This sci-fi western, directed by two former Seattle Pacific University students, follows Cee and her father as they mine for a precious mineral on a green moon with a toxic atmosphere (they filmed near the Olympic Peninsula’s Hoh Rain Forest and in a Fremont studio). But when another miner tries to rob them, things grow ominous and darkly funny. There have been plenty of sci-fi epics lately with massive budgets, but few with this imagination and texture, few that will stick with you like Prospect.
There’s no direct violence in Sadie, a drama from Seattle writer-director Megan Griffiths. Yet it’s a story about violence on the periphery. Sadie, played with introverted nuance by Sophia Mitri Schloss, lives in a trailer park in Everett with her mother, Rae (Melanie Lynskey). Sadie’s father has been away at war for years. She plays violent video games and loves brutal movies. When Rae falls for a pain-killer addict and Sadie’s best friend starts getting threats at school, menace seeps in. The climax goes perhaps a step too far in making a point, but it’s a necessary point: A culture that uses violence as a solution will produce children who try to use violence to protect those they love.
Say Anything (1989)
This is easily one of the most beloved movies set in Seattle, even if it doesn’t have a whole lot to do with the city (it was largely shot in California). Location be damned, though: It’s a winsome teen romance, starring John Cusack as the lovelorn Lloyd who tries to win over Ione Skye’s high school valedictorian.
Since I Been Down (2020)
In this sweeping documentary, director Gilda Sheppard tells the stories of kids caught up in a spate of gang violence in the 1980s and 1990s in Tacoma and traces their narratives to the present. One of those kids was Kimonti Carter, who unintentionally killed a college student in a shooting and was sentenced to 777 years in prison for a crime committed at age 18. Today, he works with Black Prisoners Caucus, a group of incarcerated men focused on liberation through education, a group that has spread through Washington state prisons. Sheppard weaves together interviews with prisoners, cops, and community members to question what true justice looks like, and how Washington’s current answer is insufficient. As Carter says, the current system is “not designed to help anyone grow.” Note: Check its website for streaming info.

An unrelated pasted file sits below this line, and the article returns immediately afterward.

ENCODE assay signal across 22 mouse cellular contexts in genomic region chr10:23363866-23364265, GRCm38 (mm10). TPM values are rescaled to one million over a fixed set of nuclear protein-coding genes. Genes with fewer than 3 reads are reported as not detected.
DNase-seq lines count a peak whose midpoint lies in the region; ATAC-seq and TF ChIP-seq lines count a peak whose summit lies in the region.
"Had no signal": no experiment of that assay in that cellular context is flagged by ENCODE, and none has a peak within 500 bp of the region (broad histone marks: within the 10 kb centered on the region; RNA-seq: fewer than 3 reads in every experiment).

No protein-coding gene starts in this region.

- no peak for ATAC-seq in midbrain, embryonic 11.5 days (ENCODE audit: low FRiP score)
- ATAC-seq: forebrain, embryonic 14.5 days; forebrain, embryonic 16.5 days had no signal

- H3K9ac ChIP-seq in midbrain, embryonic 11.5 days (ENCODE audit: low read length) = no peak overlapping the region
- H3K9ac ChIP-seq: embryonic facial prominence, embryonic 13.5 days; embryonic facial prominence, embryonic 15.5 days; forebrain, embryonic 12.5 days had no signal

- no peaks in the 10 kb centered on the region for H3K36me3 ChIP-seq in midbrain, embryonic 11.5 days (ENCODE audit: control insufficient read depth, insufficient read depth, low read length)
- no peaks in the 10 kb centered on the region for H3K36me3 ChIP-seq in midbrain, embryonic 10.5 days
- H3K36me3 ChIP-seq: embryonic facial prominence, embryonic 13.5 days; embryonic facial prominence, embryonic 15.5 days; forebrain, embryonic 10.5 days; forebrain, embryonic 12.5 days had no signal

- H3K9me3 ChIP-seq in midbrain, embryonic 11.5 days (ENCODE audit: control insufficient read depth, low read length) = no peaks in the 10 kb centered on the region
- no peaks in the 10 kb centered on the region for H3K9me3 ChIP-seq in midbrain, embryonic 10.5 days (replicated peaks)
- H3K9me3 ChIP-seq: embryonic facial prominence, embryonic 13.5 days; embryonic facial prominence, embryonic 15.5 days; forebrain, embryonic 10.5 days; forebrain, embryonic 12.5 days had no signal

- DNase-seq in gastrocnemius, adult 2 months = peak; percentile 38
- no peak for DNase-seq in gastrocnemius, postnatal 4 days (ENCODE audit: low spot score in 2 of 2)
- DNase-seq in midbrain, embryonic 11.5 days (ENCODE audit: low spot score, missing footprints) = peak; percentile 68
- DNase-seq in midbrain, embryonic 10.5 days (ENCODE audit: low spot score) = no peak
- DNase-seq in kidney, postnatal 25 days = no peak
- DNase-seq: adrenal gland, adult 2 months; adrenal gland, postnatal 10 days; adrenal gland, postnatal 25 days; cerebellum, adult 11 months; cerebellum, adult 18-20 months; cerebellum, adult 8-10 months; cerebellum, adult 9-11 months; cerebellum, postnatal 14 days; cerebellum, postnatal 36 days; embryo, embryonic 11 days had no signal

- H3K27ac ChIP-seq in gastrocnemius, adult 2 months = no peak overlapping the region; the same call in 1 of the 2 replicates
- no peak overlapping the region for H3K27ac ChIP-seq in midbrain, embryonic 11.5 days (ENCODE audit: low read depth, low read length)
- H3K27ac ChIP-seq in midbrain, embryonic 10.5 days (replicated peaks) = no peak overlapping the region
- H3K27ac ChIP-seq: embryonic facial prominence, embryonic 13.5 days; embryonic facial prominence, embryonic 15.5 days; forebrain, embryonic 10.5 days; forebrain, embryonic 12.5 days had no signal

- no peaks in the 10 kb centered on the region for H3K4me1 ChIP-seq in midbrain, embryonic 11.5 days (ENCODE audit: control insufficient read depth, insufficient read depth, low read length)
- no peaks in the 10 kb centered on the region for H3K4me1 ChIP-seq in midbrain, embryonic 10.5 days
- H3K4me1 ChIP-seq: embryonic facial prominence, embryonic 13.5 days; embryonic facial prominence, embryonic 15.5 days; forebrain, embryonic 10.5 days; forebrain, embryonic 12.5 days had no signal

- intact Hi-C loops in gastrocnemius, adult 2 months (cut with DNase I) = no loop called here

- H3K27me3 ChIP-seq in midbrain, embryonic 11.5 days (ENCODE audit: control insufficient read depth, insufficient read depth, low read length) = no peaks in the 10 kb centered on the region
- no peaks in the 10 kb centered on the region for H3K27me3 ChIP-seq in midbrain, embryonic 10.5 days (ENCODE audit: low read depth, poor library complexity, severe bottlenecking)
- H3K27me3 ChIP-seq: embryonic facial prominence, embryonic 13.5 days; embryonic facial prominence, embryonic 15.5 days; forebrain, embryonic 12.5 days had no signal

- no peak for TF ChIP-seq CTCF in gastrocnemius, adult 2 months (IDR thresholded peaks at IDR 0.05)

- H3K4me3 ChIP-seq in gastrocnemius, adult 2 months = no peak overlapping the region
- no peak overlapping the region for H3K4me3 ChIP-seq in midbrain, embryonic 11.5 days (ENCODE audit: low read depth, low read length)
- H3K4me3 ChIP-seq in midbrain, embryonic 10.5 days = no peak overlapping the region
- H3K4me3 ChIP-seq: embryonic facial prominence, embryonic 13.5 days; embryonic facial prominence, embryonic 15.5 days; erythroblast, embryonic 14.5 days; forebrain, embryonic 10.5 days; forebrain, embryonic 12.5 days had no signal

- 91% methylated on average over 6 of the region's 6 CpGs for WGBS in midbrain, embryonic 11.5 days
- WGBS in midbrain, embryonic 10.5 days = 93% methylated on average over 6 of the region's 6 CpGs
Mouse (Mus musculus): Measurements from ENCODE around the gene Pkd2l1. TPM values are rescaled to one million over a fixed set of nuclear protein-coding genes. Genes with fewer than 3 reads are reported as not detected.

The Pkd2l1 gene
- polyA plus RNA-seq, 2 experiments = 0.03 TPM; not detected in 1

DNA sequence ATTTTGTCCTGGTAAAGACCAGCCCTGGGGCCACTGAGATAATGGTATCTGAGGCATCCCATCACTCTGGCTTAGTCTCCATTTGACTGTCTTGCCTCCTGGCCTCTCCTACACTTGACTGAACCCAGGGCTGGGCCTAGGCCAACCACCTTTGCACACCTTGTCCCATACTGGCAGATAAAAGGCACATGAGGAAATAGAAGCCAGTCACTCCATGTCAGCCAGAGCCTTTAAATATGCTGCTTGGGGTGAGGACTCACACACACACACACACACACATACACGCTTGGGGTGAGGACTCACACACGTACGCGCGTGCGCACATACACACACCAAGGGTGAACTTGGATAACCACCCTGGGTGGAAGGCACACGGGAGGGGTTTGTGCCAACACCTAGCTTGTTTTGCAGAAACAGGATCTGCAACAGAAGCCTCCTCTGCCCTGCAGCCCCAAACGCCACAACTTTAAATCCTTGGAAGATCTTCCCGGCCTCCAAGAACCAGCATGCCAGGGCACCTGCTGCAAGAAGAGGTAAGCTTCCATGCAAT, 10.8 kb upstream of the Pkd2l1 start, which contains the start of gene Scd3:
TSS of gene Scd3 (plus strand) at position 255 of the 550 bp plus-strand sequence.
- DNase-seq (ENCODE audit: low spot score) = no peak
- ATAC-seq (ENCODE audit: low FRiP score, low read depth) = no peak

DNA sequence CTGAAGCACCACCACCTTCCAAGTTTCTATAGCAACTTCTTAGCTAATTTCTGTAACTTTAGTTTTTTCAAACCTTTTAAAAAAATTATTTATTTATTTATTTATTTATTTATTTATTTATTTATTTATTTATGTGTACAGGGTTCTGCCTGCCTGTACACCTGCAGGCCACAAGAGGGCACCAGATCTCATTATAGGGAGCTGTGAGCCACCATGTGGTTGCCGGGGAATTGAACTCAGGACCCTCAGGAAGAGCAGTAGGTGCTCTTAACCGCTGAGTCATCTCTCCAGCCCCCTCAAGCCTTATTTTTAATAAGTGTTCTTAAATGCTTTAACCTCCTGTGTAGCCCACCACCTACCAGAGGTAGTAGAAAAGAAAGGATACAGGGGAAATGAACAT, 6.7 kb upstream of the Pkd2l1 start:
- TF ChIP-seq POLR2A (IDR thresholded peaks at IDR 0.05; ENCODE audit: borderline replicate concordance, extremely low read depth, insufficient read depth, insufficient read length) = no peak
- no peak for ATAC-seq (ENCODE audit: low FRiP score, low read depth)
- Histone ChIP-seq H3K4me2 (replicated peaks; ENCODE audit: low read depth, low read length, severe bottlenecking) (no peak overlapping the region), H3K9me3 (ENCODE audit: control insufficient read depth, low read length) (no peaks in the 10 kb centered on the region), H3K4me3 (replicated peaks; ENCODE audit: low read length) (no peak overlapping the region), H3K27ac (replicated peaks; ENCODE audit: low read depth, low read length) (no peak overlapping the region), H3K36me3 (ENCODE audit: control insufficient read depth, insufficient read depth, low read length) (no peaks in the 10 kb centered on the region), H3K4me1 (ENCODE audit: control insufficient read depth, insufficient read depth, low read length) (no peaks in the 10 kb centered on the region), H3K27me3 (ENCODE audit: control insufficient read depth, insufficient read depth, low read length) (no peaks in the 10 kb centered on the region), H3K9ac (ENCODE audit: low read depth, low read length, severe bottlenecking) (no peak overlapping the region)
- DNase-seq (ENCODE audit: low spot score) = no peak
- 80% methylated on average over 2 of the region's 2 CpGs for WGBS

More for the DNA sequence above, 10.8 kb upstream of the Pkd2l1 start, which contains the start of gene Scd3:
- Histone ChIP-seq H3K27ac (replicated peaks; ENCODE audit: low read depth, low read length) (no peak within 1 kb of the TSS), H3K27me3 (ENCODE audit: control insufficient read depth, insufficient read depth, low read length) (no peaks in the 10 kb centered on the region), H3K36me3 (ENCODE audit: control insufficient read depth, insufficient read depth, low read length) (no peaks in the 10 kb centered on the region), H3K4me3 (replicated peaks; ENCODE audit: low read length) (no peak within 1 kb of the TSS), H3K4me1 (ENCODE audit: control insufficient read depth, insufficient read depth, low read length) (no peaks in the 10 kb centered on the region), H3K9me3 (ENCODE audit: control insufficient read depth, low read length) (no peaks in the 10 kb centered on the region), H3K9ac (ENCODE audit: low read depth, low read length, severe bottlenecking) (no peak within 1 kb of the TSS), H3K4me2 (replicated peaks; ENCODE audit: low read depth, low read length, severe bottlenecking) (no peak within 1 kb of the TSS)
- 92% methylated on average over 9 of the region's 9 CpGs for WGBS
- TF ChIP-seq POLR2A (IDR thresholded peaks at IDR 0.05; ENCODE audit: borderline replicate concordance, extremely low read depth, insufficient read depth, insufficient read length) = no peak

Sleepless in Seattle (1993)
Why and how, exactly, this pleasant, unassuming romantic comedy wound its identity so tightly with this city’s—beyond the considerable charisma of Meg Ryan and Tom Hanks and the crowd-pleasing powers of Nora Ephron—is hard to say and doesn’t much matter. If you live here, you must watch it at some point: It’s the cinematic Space Needle, and—along with Kurt Cobain, coffee, and a couple billionaires—a key point in charting how the world sees us.
The Slender Thread (1965)
A University of Washington student Alan Newell (Sidney Poitier) goes to his volunteer shift at a crisis hotline. His second caller of the night (Anne Bancroft) has just taken a fistful of barbiturates and won’t tell him where she is. The film plays as a dramatic thriller: Newell works to find out why she wants to die while police and doctors work to locate her. The Slender Thread grows increasingly melodramatic, but watch it for an extended and tense scene of Poitier alone on the phone (and Poitier throughout), for a score from Seattle-raised Quincy Jones, and for the handsome black and white cinematography of the city, from Pacific Science Center to Golden Gardens.
A high school student (Matthew Broderick) who likes to slip into the school’s virtual books and change his grades, accidentally hacks a U.S. Military supercomputer, which might be on the verge of starting World War III. Though WarGames has all the trappings of a thriller—and was convincing enough to inspire the U.S. Computer Fraud and Abuse Act—today the movie reads as a blissfully silly comedy.
Wheedle’s Groove (2009)
From 1965 through 1975, funk and soul wailed until 4am at Seattle venues like the Black and Tan Club and the Golden Crown Up. Bands like the Black on White Affair and Cold, Bold, and Together topped charts at KYAC, the Central District’s soul station. When disco arrived, the Central District scene faded. But in 2004 some crate-diggers collected enough pieces to release a compilation called Wheedle’s Groove. In this documentary, the members of the aforementioned bands, along with people like Ben Gibbard and Quincy Jones, look back on what that scene was and what it meant to Seattle.
Worth a Watch
Set here, shot in Vancouver, this comedy follows Adam (Joseph Gordon-Levitt), who gets diagnosed with cancer at 27. As his body deteriorates, he reckons with his relationships. Seth Rogen and Anna Kendrick play his best friend and his just-starting-out therapist. The script is based on writer Will Reiser’s own experiences, and while the stoned-dirty-sweet-poignant comedy blend has been done plenty, especially by Rogan and his affiliates, it’s rarely been handled with such grace.
As the Earth Turns (1938)